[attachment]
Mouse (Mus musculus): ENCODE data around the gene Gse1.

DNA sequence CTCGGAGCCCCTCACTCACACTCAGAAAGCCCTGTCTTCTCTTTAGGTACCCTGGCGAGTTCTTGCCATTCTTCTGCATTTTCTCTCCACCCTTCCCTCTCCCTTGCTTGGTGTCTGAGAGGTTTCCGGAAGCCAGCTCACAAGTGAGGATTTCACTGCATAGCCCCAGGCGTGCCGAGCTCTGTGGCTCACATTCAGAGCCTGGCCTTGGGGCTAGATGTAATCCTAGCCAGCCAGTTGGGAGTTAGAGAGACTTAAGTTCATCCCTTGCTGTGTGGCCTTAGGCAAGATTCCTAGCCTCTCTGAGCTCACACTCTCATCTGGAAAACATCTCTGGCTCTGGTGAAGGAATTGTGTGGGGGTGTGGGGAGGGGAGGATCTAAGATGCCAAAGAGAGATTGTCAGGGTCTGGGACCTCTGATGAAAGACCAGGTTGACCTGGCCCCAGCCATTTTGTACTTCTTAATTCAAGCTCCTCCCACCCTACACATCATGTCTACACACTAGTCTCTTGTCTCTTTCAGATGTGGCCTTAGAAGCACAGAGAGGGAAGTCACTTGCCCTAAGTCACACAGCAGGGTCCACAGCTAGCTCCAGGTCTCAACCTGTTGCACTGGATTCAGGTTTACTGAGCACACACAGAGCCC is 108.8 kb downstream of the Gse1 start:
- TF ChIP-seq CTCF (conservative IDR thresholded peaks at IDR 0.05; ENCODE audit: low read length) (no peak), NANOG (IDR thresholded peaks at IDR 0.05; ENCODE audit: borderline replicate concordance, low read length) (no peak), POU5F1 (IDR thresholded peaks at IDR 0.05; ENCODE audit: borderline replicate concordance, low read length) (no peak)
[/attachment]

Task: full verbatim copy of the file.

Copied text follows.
Mouse (Mus musculus): ENCODE data around the gene Gse1.

DNA sequence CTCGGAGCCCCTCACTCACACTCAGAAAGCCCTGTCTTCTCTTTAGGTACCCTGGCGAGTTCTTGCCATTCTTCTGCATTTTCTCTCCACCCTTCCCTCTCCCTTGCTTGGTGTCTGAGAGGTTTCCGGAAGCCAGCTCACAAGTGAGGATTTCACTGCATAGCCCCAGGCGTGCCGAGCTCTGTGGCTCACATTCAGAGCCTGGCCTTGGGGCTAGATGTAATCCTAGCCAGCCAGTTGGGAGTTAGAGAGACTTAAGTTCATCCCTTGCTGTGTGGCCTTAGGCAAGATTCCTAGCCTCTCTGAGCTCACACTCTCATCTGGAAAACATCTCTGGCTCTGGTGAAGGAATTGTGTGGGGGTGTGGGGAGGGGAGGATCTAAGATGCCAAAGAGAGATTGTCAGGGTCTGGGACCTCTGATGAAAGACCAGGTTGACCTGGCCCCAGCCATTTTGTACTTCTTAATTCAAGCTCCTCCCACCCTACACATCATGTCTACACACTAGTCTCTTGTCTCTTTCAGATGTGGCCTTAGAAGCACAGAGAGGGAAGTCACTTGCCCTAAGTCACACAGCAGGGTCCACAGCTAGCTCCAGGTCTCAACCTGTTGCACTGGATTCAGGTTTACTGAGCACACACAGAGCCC is 108.8 kb downstream of the Gse1 start:
- TF ChIP-seq CTCF (conservative IDR thresholded peaks at IDR 0.05; ENCODE audit: low read length) (no peak), NANOG (IDR thresholded peaks at IDR 0.05; ENCODE audit: borderline replicate concordance, low read length) (no peak), POU5F1 (IDR thresholded peaks at IDR 0.05; ENCODE audit: borderline replicate concordance, low read length) (no peak)